I guess I just don't want to know how stupid the American people are. Can we just not allow fucking football coaches to be in politics? Hmm, I guess it's too late; Dr. Tom Osborne, former Nebraska football coach, holds a House seat. OK, maybe the American people are that stupid.


Tuesday, July 13, 2004

Shut Up! I mean- we'll be right back after a break...

If the salvos against Fox News in the documentaries "The Corporation" and "Fahrenheit 9/11" aren't enough for you (who can forget the story related in the former where the "boss" tells his hapless reporter that Fox will tell you what the news is?), then you'll be waiting as eagerly as I am for the release of "Outfoxed: Rupert Murdoch's War on Journalism."

Unfortunately, that wait might be longer than you think, as the initial release will consist of "house party" screenings (whatever that is) and eventually DVD sales. The filmmaker Robert Greenwald also worked on a 2003 doc called "Uncovered: The Whole Truth About Iraq War" which I'd never heard of (but would love to see), and became interested in covering Fox's slanted news coverage after hearing journalists use the word Foxification to describe it (like Google or Photoshop, when a brand name becomes a verb or noun with a general meaning, it's best to pay attention).

Yahoo has posted a story on the release from AP, so check it out, but here are a few highlights:

"Fox host Bill O'Reilly is seen on his show insisting he has told a guest to shut up 'only once in six years,' after which he is seen in clips telling one person after another with whom he disagrees to 'shut up.'" (I know that O'Reilly "shut up"-watching is one of our very own D-Day founder's favorite pastimes, so he'll definitely enjoy that...).

"The documentary also includes a rapid-fire succession of clips of more than a dozen Fox hosts using the phrase 'some people say' — which the filmmakers say is a way to insinuate opinion disguised as reporting into on-air discussions."

"The study found conservatives accounted for nearly three-fourths of ideological guests on the network's marquee news program, "Special Report with Brit Hume," between June and December 2003, and that Republicans outnumbered Democrats five to one."

If you haven't seen "The Corporation" yet and are interested in the Fox "Just Like Journalism" TM style, I strongly recommend you run, don't walk, to theaters to see it. Sandwiched between a look at corporations as having the characteristics of pathological individuals and a look at their runaway pillaging of the Third World is a fine report of two Fox reporters' attempts to cover the Monsanto case. As strong as I think the rest of the film is, this is really the highlight, as the two extremely sharp and funny journalists give a step-by-step account of Fox burying their story under pressure from Monsanto.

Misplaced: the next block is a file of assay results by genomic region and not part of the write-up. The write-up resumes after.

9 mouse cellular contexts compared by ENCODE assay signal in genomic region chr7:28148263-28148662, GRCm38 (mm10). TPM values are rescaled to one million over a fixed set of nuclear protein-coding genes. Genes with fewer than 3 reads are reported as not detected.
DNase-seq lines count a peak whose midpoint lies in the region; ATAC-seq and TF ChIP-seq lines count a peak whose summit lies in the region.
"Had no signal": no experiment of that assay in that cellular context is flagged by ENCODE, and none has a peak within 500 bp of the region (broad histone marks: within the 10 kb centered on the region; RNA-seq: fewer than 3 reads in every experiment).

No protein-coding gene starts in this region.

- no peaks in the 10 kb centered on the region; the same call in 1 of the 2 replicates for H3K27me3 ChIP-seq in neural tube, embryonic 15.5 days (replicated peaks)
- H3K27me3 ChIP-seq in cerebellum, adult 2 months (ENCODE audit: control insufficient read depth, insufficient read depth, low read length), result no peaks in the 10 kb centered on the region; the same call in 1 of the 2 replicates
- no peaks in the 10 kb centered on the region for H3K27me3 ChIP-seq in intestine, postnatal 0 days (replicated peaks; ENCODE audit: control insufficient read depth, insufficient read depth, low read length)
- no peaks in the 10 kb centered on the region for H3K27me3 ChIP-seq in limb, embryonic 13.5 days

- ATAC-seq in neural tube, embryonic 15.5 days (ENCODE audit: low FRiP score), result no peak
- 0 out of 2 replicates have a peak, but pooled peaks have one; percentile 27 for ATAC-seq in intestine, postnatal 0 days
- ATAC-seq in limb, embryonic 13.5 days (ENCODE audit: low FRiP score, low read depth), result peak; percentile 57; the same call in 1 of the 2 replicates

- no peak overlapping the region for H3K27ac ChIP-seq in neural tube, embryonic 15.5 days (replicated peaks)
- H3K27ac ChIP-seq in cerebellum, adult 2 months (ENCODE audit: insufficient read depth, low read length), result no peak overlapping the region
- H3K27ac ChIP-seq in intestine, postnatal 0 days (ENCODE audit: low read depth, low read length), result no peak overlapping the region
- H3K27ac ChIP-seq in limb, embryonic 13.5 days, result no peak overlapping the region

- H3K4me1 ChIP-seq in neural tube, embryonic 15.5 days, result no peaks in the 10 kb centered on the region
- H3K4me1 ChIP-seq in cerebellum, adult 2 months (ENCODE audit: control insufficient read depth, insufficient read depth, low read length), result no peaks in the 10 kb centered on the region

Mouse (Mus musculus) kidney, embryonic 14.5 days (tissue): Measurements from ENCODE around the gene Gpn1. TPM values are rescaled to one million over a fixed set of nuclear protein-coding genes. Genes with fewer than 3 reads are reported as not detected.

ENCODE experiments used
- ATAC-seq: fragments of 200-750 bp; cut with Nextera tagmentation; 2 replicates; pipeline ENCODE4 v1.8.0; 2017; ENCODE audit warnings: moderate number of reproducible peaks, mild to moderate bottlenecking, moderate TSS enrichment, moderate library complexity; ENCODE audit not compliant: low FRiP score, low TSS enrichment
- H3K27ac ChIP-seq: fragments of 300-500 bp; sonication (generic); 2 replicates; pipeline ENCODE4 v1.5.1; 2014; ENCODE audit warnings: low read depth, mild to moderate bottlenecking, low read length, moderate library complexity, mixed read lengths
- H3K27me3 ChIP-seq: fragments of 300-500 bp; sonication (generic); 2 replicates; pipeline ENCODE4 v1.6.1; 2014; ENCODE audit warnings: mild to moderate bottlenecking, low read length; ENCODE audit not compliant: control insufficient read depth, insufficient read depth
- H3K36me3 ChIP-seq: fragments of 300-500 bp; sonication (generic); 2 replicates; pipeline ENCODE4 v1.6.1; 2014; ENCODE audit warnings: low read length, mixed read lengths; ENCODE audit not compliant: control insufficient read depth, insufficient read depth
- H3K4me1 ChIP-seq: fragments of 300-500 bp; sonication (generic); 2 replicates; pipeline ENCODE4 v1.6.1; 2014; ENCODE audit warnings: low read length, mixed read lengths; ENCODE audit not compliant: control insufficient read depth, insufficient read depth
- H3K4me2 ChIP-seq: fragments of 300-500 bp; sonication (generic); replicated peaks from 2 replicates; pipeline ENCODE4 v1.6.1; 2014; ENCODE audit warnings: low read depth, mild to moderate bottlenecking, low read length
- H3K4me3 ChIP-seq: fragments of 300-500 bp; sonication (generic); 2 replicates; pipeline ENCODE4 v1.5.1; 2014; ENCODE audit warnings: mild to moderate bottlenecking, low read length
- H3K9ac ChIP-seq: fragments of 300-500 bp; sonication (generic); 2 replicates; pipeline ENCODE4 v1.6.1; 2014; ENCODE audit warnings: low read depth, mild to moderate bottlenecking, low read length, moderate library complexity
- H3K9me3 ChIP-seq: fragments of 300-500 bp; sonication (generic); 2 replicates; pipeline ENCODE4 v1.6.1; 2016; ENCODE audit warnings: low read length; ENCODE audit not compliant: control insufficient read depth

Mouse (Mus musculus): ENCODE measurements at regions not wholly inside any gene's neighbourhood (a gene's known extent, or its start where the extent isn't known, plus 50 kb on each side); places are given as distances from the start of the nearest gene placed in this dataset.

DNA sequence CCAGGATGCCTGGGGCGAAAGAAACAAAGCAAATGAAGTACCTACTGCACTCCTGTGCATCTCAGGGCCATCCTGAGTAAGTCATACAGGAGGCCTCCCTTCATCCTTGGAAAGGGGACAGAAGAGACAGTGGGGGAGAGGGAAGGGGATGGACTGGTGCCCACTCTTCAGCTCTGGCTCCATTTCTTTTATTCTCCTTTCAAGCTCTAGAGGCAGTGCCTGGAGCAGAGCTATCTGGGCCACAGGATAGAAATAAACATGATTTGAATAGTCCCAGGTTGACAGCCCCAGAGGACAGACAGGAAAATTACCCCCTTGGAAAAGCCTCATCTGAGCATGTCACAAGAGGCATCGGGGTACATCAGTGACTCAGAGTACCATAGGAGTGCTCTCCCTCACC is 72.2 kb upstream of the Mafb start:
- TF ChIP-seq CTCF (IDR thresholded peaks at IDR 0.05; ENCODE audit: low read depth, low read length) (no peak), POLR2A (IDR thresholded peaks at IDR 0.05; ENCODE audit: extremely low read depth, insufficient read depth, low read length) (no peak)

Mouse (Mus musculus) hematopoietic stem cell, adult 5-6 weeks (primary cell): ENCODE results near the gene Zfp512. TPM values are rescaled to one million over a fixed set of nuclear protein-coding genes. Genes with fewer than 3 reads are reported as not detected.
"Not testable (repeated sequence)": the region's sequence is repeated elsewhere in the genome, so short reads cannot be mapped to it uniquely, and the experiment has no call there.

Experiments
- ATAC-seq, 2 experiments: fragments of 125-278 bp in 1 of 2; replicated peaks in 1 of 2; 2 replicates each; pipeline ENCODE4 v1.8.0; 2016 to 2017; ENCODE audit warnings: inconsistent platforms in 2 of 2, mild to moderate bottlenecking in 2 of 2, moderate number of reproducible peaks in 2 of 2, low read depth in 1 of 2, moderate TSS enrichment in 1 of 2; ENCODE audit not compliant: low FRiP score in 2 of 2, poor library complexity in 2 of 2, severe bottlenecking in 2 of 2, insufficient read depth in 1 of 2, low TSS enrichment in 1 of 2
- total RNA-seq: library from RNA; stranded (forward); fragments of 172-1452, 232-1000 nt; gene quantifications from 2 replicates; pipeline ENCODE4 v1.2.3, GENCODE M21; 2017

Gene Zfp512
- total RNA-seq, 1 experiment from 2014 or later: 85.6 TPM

As a final postscript, I (finally) saw Fahrenheit 9/11 yesterday after dozens of missed opportunities and crossed wires. The film is strongest when it sticks to hard documentation (the two versions of Bush's service record) and less so when it leaves innuendo to fill in the blanks. Moore is still the master though of deriving emotional impact from the stories of everyday people, especially in Flint, Michigan and in particular one very brave and patriotic mother. For all the attacks on liberals as elitist and latte-drinking (drive around Michigan and try not to find a Caribou or Starbucks coffee everywhere you go), Moore clearly loves the people of Flint, goose-with-bonnet welcome mats and all, and his "elitism" hasn't altered at all his wardrobe which still consists of jeans and the ubiquitous baseball cap, Mid West standard issue. Having grown up in southeast Michigan, and attended band shows in Flint union halls that looked like bombed out hulks (which at the time I associated with Beirut), it's clear Moore hasn't given up on middle America despite their often being associated strongly with the Bush presidency. The most telling fact is that Moore is no longer credited with quirky gimmick-laden docs which allow you to laugh along to release some of the pent-up frustration over being powerless. No, you can't stop the auto companies from leaving Flint, or Nike to act in a responsible way perhaps, but you can vote. While "Roger and Me" is more of an elegy for the death of American manufacturing, his films and books have progressively been injected with a sense of urgency- that it's now or never. His works draw a line from Flint factory workers to Third World shoe manufacturers to Iraqi families and back to American soldiers, direct from, where else? Flint, MIchigan.

The other day I saw P.J. O'Rourke on Tucker Carlson, who voiced his point a view that whatever the reason for going into Iraq, knocking a major player off the chess board was always to be commended.

Guess who the pawns are?


Monday, July 12, 2004

F**king pot calling the f**king kettle black